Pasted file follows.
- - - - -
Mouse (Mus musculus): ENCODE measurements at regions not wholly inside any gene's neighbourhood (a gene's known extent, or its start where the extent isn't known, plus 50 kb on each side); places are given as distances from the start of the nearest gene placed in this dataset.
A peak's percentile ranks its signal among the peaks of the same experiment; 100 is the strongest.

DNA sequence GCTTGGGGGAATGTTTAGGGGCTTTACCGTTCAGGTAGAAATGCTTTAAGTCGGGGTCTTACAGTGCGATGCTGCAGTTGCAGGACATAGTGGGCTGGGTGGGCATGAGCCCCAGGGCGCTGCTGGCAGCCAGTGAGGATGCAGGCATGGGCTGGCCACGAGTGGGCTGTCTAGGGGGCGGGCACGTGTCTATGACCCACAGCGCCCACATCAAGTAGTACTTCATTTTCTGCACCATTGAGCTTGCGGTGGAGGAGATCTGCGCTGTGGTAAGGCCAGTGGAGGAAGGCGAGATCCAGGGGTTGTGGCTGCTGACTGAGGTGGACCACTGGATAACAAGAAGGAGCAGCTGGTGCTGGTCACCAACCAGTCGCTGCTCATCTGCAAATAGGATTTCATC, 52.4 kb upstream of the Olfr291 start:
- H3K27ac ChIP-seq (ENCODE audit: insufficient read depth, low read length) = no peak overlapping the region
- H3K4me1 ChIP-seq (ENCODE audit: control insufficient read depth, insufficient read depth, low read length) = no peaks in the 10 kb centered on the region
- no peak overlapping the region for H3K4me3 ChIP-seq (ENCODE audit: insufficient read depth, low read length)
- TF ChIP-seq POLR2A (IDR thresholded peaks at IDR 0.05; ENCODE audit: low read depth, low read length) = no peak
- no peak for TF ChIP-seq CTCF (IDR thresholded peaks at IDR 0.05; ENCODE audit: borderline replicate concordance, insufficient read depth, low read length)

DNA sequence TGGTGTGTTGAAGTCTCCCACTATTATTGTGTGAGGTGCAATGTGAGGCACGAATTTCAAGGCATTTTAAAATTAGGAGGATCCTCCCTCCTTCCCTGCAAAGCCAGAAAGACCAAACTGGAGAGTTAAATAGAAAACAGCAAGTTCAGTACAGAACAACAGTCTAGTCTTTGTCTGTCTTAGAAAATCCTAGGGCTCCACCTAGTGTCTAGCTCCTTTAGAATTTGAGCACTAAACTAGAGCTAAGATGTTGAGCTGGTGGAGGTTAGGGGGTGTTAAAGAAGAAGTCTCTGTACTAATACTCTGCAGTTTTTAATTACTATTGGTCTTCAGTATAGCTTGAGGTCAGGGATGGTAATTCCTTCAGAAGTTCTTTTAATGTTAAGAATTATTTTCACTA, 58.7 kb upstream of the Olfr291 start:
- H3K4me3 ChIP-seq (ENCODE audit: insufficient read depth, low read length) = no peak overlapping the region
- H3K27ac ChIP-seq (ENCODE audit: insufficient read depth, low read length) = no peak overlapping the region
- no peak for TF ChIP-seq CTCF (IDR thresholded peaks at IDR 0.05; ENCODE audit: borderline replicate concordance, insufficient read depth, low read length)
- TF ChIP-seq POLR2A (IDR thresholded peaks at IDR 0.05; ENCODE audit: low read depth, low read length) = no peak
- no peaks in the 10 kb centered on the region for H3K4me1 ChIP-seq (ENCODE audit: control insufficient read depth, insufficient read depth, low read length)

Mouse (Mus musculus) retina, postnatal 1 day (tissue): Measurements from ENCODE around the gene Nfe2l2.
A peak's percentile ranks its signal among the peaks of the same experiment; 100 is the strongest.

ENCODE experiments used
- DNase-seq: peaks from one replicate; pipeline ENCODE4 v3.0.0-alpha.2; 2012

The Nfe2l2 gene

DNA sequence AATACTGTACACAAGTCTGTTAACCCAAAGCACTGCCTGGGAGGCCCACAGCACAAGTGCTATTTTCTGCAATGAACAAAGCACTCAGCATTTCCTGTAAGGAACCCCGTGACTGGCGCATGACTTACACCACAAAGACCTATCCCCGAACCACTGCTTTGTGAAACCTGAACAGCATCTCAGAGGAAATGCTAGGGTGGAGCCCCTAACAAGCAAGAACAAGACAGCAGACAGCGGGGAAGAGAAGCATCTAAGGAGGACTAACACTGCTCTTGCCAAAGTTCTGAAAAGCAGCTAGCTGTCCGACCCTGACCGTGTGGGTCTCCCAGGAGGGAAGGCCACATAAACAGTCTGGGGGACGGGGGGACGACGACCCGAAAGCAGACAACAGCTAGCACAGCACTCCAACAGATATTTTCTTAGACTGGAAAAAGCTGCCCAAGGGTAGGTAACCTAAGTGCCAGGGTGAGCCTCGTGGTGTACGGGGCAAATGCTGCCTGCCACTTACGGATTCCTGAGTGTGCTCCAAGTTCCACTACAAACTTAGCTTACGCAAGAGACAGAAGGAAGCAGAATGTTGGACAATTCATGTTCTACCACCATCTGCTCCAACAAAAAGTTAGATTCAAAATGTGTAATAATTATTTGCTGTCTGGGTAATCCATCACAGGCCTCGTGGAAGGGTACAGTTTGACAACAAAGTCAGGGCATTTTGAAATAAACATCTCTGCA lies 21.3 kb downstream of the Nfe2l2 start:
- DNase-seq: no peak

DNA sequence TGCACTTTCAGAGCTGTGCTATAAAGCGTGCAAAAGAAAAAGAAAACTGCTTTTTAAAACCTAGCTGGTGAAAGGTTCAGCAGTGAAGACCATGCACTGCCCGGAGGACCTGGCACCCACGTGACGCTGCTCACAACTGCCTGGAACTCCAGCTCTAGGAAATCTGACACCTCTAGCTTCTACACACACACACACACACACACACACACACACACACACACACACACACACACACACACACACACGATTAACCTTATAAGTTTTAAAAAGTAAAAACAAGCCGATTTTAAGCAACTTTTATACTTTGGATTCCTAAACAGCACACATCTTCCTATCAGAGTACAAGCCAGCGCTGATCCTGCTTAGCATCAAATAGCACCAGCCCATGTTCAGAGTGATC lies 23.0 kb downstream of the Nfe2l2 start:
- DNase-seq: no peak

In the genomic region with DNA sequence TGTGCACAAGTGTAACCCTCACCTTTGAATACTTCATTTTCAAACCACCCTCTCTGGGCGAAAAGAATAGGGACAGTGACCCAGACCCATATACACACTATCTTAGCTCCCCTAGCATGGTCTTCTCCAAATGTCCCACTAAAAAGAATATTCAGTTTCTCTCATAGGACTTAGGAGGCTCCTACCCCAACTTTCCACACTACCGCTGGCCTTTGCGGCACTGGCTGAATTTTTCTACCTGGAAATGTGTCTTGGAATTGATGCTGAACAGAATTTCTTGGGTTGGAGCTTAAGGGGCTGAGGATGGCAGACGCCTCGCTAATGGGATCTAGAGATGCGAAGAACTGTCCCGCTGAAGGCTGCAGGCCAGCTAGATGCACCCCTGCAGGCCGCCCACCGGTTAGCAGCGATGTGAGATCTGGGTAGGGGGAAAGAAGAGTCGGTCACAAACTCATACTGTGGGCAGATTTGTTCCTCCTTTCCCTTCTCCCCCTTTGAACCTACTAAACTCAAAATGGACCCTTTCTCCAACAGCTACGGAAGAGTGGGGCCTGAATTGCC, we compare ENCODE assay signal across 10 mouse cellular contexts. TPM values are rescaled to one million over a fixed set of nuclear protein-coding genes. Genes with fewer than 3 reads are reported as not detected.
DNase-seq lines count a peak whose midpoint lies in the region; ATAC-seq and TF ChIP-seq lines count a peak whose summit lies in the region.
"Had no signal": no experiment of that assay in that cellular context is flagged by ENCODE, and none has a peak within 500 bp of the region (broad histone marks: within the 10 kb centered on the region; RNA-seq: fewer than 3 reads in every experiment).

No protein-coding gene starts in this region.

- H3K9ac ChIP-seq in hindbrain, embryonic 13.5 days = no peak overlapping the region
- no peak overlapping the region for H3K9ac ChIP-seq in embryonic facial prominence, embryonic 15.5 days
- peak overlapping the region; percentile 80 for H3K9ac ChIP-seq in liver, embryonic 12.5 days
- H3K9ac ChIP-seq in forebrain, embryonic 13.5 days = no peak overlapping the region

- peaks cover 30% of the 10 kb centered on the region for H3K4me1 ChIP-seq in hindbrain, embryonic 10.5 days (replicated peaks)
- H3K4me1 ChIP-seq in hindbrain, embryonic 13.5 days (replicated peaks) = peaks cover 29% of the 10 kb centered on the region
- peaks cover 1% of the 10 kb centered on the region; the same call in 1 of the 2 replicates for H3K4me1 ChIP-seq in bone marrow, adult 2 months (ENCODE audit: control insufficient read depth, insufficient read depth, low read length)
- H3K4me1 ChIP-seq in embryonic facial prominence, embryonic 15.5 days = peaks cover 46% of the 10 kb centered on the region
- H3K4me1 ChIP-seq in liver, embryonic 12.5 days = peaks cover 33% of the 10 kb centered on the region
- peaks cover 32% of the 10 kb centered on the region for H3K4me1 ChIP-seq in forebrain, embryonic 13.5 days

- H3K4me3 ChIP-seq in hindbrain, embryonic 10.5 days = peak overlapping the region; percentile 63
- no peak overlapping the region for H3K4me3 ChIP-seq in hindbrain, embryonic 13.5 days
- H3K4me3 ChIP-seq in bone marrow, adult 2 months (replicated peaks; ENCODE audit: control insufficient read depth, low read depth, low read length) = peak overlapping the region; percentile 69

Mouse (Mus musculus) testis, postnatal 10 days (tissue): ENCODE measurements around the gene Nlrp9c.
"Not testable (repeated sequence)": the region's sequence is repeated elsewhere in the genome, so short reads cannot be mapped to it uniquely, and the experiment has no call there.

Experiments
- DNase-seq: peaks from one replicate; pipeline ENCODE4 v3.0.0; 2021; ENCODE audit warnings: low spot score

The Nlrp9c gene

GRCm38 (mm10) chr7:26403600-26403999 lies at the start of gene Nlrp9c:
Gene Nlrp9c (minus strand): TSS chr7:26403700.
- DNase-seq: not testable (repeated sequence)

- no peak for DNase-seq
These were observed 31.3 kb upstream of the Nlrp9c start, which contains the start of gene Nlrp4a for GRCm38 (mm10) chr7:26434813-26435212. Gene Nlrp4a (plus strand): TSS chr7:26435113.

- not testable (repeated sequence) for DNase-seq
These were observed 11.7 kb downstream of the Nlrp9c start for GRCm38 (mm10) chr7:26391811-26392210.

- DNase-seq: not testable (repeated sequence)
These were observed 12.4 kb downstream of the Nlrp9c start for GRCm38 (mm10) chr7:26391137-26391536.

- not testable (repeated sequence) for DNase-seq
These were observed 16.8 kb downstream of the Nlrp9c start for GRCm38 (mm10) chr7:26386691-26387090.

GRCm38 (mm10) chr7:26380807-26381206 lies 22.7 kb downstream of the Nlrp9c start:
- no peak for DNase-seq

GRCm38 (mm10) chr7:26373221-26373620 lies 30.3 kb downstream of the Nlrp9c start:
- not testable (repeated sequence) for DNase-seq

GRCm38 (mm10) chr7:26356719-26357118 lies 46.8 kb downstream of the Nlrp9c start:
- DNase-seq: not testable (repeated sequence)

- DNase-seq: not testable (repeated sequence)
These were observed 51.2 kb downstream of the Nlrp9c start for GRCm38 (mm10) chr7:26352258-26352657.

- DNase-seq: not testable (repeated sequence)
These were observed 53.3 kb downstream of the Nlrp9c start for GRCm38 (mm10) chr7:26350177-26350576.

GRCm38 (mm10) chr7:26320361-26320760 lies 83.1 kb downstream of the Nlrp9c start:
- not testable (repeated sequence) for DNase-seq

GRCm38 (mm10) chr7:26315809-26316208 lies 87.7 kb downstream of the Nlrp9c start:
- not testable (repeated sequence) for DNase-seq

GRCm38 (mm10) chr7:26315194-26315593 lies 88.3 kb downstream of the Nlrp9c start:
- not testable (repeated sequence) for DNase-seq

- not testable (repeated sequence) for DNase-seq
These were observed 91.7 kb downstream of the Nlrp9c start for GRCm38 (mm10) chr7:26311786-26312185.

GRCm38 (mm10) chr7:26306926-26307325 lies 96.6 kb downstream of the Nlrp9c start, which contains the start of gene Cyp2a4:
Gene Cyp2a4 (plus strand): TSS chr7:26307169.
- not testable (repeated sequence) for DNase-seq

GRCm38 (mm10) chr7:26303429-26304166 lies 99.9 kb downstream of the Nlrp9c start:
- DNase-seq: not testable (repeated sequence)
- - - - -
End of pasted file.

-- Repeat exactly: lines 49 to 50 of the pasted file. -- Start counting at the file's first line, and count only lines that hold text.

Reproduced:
- no peak for DNase-seq
These were observed 31.3 kb upstream of the Nlrp9c start, which contains the start of gene Nlrp4a for GRCm38 (mm10) chr7:26434813-26435212. Gene Nlrp4a (plus strand): TSS chr7:26435113.